I remember being 16 and sitting in a windowless room at my school in Carluke (Lanarkshire, Scotland) with the school career advisor. She was a middle age lady with messy hair who clearly wasn't much interested in me or my future career. As if reading from a script she said "...I think you should get an apprenticeship at Ravenscraig as a turner or draughtsman...". Now the "Craig", as we all knew it, was a great place (long gone and much missed steel works); my Grandfather worked there and a couple of my friends were keen to do apprenticeships. However, this suggested career direction didn't make any sense to me. I was studying the 3 sciences, was hopeless at mathematics (I got a C "twice" in my exams) and metal work and technical drawing were terrible distant memories - of confusion, nasty teachers and failure. Why on earth would I want to be an engineer?
Despite my reservations, I felt I had no options and was on the verge of filling in the application forms. Fortunately my Grandfather was on hand to steer me clear of this nonsense and I went on to study for a science degree. I was reflecting on this recently and wondered what would have happened if I had gone to the Craig? There would be a good chance that I'd still be an engineer (a bad one) and an even better chance that I would be miserable.
This made me think - I wonder how many of us are locked into careers thanks to decisions taken by our teenage selves? Would you take a 16 year old's advice on what to do for the rest of your life? I certainly wouldn't have taken my advice!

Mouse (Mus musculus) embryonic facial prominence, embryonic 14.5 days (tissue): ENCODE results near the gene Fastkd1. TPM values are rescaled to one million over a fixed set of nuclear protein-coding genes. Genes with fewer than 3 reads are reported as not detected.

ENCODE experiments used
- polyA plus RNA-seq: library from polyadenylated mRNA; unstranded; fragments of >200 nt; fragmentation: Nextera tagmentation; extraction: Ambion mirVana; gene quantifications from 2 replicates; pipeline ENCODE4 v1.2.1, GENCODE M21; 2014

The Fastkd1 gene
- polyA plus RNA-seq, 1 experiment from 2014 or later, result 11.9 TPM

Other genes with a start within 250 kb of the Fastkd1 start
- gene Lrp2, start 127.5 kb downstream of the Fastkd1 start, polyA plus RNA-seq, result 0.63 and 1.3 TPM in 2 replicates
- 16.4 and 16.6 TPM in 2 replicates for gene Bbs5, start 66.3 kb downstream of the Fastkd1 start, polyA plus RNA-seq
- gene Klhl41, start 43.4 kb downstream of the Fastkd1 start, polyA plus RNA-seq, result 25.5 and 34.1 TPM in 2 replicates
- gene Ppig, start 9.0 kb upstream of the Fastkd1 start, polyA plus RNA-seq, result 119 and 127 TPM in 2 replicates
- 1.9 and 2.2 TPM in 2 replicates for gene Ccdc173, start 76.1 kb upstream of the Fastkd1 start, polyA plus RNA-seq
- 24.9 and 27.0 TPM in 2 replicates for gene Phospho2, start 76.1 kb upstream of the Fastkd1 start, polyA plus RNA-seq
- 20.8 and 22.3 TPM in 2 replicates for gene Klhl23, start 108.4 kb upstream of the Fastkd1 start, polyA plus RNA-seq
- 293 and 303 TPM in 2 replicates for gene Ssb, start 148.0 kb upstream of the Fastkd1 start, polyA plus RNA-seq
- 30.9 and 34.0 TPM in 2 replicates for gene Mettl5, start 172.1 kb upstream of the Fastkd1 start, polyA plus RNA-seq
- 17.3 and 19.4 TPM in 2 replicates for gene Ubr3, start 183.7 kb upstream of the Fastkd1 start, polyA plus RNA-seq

This sort of thinking has had an impact on me and the advice I have given to clients for many years now. Finding your passion is often difficult and certainly wasn't easy nor clear for me. I hated psychology at College and it was only when I met yet another mentor, Professor D.L. Gardner of the Pathology Department at Edinburgh University, that I realised I had a lot to learn about myself and, most importantly of all, about learning.
The good news is, it's never too late to find your passion and if you look hard enough you will find it. I frequently challenge people to think about the question:
"for whom do you work?"
How people answer this question and how well they understand the consequences of their answer, the more exciting the outcomes can be. Often this acts as a catalyst for a period of serious reflection (involving a lot of personal-life archaeology - hence the article title), soul searching and in some cases it has even lead to resignations!
The good news is that many of my clients (and myself) have managed to find their passion and my friends, who as teenagers actually had an aptitude and passion for engineering are still engineers and happy to be so. Other friends, family and clients haven't been so lucky and are stuck in jobs they feel they have to stay in given the life investment (sunk costs) they have made in their careers - "...at least I get a good pension eh?"!!
The lessons? - beware making teenage mistakes for the rest of your life, it's never too late to change and make sure you get help from a mentor(s) when faced with life changing decisions.